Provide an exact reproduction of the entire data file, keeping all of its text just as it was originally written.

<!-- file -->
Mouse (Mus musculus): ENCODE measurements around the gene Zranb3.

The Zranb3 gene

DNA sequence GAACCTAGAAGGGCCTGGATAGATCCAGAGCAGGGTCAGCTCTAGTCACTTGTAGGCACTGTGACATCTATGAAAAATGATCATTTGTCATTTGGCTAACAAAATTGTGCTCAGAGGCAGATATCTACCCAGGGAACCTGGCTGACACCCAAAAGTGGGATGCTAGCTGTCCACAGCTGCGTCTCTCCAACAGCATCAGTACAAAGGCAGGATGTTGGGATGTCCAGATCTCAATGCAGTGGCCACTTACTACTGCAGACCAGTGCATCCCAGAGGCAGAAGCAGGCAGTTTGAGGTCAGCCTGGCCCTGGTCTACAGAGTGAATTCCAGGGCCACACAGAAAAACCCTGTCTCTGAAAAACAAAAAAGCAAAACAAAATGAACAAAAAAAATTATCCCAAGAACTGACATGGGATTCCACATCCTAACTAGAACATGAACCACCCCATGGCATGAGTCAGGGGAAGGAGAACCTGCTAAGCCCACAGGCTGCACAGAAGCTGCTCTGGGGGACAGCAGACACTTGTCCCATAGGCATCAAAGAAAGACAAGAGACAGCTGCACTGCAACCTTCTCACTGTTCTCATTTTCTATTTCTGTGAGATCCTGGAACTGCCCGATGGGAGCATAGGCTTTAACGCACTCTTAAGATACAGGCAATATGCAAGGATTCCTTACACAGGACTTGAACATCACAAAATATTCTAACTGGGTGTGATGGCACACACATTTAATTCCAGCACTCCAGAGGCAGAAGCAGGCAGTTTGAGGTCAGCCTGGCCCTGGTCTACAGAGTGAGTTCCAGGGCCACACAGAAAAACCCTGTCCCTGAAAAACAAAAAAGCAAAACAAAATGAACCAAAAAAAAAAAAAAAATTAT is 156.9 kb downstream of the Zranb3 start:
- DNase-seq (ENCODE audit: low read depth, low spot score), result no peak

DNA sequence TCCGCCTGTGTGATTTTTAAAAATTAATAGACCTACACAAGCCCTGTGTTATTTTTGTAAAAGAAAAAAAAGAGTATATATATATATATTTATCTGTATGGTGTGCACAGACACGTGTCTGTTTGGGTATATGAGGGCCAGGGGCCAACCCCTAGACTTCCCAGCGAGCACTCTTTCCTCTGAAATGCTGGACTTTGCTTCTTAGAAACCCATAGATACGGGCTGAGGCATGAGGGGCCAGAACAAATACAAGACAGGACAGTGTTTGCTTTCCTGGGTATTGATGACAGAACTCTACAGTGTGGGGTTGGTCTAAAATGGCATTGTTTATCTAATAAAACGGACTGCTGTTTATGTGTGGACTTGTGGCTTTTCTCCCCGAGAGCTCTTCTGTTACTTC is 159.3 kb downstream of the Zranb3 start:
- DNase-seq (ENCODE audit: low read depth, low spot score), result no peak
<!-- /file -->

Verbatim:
Mouse (Mus musculus): ENCODE measurements around the gene Zranb3.

The Zranb3 gene

DNA sequence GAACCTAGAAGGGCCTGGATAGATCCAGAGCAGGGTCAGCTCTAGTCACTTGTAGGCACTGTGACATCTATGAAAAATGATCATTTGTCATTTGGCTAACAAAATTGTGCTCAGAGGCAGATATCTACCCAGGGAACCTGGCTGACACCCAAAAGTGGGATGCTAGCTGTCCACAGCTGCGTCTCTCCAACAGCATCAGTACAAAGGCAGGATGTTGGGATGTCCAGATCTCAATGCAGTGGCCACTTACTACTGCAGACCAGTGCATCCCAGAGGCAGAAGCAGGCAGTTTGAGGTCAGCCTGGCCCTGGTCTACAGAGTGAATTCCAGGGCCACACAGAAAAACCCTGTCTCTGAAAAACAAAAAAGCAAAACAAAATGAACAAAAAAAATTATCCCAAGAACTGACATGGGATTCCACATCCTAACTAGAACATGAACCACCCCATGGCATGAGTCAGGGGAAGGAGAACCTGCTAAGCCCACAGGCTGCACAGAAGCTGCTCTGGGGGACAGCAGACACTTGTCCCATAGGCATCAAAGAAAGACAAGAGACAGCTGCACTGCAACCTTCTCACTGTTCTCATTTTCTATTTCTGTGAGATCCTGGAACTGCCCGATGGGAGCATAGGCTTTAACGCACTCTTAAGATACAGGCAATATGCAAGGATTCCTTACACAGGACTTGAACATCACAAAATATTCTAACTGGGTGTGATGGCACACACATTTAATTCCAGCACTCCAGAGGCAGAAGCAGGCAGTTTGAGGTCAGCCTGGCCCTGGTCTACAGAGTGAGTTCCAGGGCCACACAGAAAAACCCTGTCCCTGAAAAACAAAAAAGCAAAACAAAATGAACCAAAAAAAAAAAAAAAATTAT is 156.9 kb downstream of the Zranb3 start:
- DNase-seq (ENCODE audit: low read depth, low spot score), result no peak

DNA sequence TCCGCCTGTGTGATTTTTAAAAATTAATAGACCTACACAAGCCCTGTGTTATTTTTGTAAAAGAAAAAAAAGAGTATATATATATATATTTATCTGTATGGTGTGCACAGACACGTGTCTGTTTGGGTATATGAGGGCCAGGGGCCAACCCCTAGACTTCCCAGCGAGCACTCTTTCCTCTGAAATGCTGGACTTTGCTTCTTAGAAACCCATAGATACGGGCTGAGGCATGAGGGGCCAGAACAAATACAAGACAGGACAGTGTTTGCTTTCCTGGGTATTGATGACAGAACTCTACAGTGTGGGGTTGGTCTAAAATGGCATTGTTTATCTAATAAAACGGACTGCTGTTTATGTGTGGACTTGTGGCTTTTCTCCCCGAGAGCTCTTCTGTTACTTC is 159.3 kb downstream of the Zranb3 start:
- DNase-seq (ENCODE audit: low read depth, low spot score), result no peak